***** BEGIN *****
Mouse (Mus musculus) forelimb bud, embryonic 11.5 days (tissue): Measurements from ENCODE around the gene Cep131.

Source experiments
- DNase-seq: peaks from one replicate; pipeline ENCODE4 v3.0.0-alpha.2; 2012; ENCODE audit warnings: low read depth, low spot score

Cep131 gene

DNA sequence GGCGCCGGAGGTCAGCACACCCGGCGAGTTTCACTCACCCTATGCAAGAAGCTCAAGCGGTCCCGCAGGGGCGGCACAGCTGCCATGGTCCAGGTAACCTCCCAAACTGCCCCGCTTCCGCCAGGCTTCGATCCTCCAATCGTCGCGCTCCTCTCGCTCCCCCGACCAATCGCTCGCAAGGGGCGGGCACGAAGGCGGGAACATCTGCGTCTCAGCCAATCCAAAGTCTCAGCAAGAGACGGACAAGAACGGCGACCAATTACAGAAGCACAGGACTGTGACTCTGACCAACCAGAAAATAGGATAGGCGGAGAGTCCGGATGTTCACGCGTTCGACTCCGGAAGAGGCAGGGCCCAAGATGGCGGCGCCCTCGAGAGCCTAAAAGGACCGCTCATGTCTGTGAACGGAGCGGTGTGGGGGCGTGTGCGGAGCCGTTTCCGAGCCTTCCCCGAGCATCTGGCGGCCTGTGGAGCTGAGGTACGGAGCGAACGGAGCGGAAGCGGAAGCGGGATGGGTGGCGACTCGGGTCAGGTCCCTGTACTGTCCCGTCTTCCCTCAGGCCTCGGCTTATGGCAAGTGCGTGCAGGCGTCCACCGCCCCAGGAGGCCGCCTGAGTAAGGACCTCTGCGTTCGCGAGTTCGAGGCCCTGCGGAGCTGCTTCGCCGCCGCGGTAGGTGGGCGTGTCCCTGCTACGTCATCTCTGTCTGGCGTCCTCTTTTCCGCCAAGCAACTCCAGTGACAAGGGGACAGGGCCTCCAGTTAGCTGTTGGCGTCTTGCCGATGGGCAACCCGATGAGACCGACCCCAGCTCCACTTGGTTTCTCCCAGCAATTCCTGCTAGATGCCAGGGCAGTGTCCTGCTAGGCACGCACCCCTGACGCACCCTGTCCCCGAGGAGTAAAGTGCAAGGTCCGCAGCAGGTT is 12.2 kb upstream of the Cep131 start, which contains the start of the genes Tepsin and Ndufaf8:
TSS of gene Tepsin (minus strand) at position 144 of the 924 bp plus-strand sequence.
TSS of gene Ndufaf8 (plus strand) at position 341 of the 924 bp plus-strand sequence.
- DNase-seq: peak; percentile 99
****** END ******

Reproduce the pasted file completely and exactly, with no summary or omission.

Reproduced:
Mouse (Mus musculus) forelimb bud, embryonic 11.5 days (tissue): Measurements from ENCODE around the gene Cep131.

Source experiments
- DNase-seq: peaks from one replicate; pipeline ENCODE4 v3.0.0-alpha.2; 2012; ENCODE audit warnings: low read depth, low spot score

Cep131 gene

DNA sequence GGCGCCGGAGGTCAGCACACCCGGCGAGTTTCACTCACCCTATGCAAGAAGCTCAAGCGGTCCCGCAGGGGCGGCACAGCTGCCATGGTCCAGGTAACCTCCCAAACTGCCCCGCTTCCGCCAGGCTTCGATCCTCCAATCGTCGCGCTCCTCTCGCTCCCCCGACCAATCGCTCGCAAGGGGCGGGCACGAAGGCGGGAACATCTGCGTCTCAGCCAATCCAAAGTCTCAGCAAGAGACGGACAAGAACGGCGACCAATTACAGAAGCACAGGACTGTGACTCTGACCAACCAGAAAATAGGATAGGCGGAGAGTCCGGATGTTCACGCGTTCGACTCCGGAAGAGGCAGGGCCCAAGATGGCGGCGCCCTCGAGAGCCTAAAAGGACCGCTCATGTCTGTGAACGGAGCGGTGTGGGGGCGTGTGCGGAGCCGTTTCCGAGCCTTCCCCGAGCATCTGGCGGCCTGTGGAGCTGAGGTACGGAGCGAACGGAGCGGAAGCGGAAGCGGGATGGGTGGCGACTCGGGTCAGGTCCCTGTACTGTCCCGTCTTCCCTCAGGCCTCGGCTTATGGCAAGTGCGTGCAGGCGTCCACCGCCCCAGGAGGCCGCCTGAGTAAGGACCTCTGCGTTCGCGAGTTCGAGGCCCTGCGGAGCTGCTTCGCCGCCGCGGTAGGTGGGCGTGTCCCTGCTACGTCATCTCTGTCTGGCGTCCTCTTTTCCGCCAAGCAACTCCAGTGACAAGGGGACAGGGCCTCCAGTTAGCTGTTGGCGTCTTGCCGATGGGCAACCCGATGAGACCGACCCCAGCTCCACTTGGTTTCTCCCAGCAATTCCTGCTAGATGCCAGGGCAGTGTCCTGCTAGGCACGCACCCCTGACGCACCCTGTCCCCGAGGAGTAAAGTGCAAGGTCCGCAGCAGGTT is 12.2 kb upstream of the Cep131 start, which contains the start of the genes Tepsin and Ndufaf8:
TSS of gene Tepsin (minus strand) at position 144 of the 924 bp plus-strand sequence.
TSS of gene Ndufaf8 (plus strand) at position 341 of the 924 bp plus-strand sequence.
- DNase-seq: peak; percentile 99